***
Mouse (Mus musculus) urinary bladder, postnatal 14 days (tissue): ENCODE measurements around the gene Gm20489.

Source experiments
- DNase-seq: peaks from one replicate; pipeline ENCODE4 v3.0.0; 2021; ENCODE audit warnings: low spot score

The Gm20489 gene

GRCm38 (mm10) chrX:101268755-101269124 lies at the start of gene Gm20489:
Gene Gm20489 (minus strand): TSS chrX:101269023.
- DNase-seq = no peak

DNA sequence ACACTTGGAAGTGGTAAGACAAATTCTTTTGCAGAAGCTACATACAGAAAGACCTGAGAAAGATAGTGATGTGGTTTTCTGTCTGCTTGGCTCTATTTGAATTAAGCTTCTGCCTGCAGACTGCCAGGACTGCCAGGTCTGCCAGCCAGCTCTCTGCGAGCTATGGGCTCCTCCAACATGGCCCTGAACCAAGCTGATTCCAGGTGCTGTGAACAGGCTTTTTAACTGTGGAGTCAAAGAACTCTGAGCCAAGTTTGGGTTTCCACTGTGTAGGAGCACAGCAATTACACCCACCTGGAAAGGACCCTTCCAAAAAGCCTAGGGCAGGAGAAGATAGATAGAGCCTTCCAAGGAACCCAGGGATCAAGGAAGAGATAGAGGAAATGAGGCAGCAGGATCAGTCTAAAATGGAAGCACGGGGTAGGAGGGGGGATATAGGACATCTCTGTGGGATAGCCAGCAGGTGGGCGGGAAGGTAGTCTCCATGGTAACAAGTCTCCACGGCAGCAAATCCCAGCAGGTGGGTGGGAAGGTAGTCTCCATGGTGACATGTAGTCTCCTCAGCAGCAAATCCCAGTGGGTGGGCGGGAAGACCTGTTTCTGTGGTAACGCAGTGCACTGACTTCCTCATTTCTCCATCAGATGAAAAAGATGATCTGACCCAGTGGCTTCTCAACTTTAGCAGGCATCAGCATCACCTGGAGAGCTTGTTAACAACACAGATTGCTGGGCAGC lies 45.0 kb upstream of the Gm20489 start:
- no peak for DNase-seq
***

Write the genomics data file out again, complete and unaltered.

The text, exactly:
Mouse (Mus musculus) urinary bladder, postnatal 14 days (tissue): ENCODE measurements around the gene Gm20489.

Source experiments
- DNase-seq: peaks from one replicate; pipeline ENCODE4 v3.0.0; 2021; ENCODE audit warnings: low spot score

The Gm20489 gene

GRCm38 (mm10) chrX:101268755-101269124 lies at the start of gene Gm20489:
Gene Gm20489 (minus strand): TSS chrX:101269023.
- DNase-seq = no peak

DNA sequence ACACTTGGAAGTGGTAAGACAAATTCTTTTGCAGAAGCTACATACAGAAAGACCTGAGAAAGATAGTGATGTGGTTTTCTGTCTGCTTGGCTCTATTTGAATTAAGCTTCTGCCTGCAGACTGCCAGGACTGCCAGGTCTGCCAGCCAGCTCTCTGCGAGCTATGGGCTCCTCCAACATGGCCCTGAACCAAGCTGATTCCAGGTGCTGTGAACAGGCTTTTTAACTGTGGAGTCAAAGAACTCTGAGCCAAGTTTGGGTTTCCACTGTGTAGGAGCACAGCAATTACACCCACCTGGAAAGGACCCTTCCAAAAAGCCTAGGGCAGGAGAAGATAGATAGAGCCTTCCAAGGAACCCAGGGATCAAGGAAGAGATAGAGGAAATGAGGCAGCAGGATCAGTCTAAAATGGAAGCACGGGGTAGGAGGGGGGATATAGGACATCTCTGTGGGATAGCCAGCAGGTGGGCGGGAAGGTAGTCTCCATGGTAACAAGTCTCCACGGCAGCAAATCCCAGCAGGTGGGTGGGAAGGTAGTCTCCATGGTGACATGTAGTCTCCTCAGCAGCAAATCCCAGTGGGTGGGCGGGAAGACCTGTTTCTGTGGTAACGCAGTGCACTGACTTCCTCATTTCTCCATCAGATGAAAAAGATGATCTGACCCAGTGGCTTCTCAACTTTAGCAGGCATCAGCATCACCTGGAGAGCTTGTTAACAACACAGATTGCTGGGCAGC lies 45.0 kb upstream of the Gm20489 start:
- no peak for DNase-seq